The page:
Myth: Thanks to their innate abilities, loyalty to each other and deep love for money, all Jews are rich.
Truth. As in any society, there are very rich and very poor among Jews.
Like almost any population group in the United States, Jews came to this country as immigrants. And like most of these groups, they have gradually risen from the base of the economic pyramid to a more pleasant position in the middle or even at the top. But for this, it took decades of hard work from millions of American Jews – however, as well as from American Irish, Germans, Italians and many other national groups. Today we see millions of Latin Americans who have come to the United States and Asians from countries such as Vietnam and Cambodia, who also hope to succeed in life, going the same way.
Naturally, each American immigrant group has its own unique characteristics. In the case of Jews – especially those who arrived in the United States between the 1880s and the 1930s – there are two special characteristics that provided immigrants with an unusual economic and social status. On the one hand, many of them fled persecution – from pogroms in Eastern Europe, discrimination in Western Europe, from the rapid growth of anti-Semitic sentiments that led to genocide in fascist countries such as Germany and Italy.
As refugees, Jews found themselves in a less favorable economic situation compared to other immigrant groups. Christian newcomers, say, from Germany and Ireland, had the opportunity to maintain close contact with friends, families and communities who remained in their homeland, and if necessary, even go there and then return to America. Jews who escaped persecution were deprived of such a privilege. In the New World, they found themselves left to themselves, could rely solely on their own strength, and it depended only on the Jews themselves whether they would swim out or drown in the sea of life.
And the second special characteristic of Jewish immigrants, due to the reason for resettlement – flight from persecution. Among the Jews who arrived in America, there was a higher proportion of highly qualified, well-educated people with a valuable profession than among other ethnic groups. After all, a successful non-Jewish lawyer, professor or doctor in a country like France or Italy would hardly want to give up his well-established, comfortable life and emigrate to the United States. People who left developed countries were most likely poor workers, insufficiently qualified or completely unqualified, and they had to develop intellectually and get a new education in America in order to succeed.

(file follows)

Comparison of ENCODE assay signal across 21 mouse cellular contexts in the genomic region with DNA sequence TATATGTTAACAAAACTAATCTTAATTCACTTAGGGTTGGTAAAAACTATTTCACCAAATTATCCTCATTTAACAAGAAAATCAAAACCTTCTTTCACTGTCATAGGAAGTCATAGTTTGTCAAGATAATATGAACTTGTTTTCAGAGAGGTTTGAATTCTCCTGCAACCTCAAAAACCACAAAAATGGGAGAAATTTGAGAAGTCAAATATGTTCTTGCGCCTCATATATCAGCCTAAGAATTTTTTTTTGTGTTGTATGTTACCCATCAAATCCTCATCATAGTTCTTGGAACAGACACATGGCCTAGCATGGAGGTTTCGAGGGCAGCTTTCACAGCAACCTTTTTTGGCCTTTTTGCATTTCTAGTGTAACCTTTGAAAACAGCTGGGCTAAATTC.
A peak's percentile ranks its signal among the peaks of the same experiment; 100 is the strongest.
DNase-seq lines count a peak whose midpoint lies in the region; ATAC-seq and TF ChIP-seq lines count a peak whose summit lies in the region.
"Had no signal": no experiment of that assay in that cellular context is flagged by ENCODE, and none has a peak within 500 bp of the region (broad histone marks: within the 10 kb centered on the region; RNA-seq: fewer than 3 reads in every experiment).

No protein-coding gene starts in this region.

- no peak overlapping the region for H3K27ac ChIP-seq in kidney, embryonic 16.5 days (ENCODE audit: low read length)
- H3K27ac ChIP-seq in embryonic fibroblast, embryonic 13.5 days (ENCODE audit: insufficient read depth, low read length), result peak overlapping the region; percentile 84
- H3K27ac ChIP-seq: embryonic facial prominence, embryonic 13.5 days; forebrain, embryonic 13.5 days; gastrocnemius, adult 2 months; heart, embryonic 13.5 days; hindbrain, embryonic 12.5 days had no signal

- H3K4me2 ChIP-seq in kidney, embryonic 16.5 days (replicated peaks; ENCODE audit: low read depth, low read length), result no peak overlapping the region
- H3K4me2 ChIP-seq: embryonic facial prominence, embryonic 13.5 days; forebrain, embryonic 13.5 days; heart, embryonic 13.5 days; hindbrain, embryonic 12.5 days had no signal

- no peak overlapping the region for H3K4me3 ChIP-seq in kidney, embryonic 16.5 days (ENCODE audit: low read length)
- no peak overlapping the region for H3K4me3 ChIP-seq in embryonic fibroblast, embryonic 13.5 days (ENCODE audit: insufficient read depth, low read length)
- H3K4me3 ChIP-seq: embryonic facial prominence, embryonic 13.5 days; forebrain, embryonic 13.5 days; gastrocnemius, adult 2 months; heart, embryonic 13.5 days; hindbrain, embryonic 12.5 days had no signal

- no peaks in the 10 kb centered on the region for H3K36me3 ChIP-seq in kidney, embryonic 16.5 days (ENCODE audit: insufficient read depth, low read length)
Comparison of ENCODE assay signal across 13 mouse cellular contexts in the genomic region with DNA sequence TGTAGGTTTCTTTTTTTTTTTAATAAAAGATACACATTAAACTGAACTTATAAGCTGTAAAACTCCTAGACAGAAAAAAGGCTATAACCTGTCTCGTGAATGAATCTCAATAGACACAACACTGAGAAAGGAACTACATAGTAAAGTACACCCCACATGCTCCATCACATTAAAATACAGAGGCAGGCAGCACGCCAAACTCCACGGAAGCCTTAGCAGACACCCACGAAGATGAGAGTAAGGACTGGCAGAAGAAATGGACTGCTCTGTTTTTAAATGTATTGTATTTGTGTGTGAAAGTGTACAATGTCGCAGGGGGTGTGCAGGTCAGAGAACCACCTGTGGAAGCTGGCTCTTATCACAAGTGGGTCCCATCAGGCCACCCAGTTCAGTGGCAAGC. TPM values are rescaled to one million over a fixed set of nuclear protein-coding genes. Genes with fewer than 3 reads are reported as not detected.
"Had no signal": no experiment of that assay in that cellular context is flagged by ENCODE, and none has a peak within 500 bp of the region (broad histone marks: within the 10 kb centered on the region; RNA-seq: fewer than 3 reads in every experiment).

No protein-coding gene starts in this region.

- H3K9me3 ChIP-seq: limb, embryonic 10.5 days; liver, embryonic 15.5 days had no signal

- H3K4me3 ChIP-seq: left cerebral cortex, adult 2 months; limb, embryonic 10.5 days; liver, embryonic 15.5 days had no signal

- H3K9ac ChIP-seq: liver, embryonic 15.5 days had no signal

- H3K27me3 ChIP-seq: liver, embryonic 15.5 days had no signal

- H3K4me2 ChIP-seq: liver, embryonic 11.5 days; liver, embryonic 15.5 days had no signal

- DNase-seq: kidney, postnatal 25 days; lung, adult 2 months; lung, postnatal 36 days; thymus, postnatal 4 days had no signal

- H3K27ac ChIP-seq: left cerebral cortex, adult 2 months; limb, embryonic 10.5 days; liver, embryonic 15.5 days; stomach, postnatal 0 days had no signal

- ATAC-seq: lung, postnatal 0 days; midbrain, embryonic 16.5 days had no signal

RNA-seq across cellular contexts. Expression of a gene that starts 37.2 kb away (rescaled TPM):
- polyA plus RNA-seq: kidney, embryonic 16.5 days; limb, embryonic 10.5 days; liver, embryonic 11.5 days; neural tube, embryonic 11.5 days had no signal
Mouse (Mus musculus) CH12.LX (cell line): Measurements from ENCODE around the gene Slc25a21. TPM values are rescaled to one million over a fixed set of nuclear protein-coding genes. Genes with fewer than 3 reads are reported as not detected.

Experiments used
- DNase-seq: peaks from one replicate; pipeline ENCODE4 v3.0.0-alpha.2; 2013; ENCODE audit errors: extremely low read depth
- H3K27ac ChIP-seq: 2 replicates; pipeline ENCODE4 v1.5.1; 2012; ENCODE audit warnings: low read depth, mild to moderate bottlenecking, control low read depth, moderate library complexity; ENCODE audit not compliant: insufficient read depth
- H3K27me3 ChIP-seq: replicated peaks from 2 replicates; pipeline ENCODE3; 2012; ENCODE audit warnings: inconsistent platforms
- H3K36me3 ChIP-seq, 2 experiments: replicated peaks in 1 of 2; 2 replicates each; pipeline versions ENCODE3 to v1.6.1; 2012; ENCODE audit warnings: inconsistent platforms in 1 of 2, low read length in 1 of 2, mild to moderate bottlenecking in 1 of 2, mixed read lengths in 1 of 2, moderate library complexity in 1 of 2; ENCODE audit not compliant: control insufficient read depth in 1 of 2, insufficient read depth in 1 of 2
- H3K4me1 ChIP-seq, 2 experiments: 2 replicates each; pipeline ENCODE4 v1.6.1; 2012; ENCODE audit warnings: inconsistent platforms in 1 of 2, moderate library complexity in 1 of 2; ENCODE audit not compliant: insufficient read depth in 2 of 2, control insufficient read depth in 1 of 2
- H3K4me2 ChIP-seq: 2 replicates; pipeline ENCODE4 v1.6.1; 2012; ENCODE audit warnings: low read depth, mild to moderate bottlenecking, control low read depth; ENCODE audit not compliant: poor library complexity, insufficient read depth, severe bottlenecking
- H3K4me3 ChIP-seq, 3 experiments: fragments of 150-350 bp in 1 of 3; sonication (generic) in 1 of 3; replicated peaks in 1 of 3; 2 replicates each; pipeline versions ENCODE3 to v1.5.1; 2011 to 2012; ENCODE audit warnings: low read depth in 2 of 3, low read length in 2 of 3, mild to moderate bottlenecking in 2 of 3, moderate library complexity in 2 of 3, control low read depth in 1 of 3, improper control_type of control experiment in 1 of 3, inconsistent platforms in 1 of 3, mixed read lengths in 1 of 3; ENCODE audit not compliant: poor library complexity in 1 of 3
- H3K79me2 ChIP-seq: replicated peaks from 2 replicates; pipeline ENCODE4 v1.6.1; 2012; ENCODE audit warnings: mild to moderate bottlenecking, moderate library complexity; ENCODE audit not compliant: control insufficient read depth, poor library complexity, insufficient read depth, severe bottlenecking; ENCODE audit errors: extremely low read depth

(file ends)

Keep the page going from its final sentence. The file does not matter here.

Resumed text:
In Europe, Jews were persecuted, regardless of their level of education or social status, so many who fled to the United States were already both intellectuals and professionals. And this gave them a relative advantage over other immigrants when they had to compete for jobs and other sources of economic success.
As a result of these mixed circumstances, Jews have become one of the successful national minorities in the United States over the past two or three generations. It is a joy to see that our co-religionists occupy prominent places in American society: in business, law, medicine, education, politics and other spheres. Like many other ethnic groups, thousands of Jews have reached the position of the middle and upper middle class, now enjoying all the amenities and privileges that such a status gives in modern American life. There is a classic story of achieving the American dream, accessible to everyone in this country.
It brings us much less joy that the image of wealthy and successful American Jews does not fully describe our situation in this country. Like any subgroup in America, we also have our own niches of poverty and suffering. There are people among us who, for one reason or another, have not been able to climb high enough on the ladder of success.
Statistics reveal only part of the truth. National surveys of the Jewish population, funded by the United Jewish Communities and the Jewish Federal System of Charitable Organizations, show that among Jews in America, the proportion of the poor is approximately the same as among other national groups. According to the latest survey conducted in 2000-2001, about 7 percent of American Jews live below the poverty line, as defined by the federal government. If we add to them those who are close to this line and are considered “economically vulnerable”, then the indicator will increase to 14 percent. In other words, more than 700,000 Jews in America fall into these two categories, including 190,000 children.
Unfortunately, these figures are most likely underestimated. Partly because many needy Jews (as well as other people) are ashamed to admit their poverty during the survey. The second reason is this: many Jews live in urban centers where the cost of living is higher than average, as a result of which the normal income level, according to federal standards, in fact turns out to be insufficient for a full life. For example, according to the norms of 2010, a family of four with an income of $ 22,050 is just above the poverty line. But if you have lived in a city like New York, Los Angeles or Miami (the three American centers with the highest concentration of the Jewish population), then you know that this amount is barely enough for a modest existence.
For this reason, the authoritative Municipal Council on Jewish Poverty recommended using a figure one and a half times higher than the federal figure as a “more realistic poverty line” in a city like New York. If you follow this recommendation, then immediately 20 percent of New York Jews – which is more than 348 thousand people – will be on the poverty line and even lower.
Of course, there are certain subgroups among the Jewish community in New York that are in the most distressed situation. Here is an excerpt from the report of the above-mentioned Municipal Council on poverty among Jews.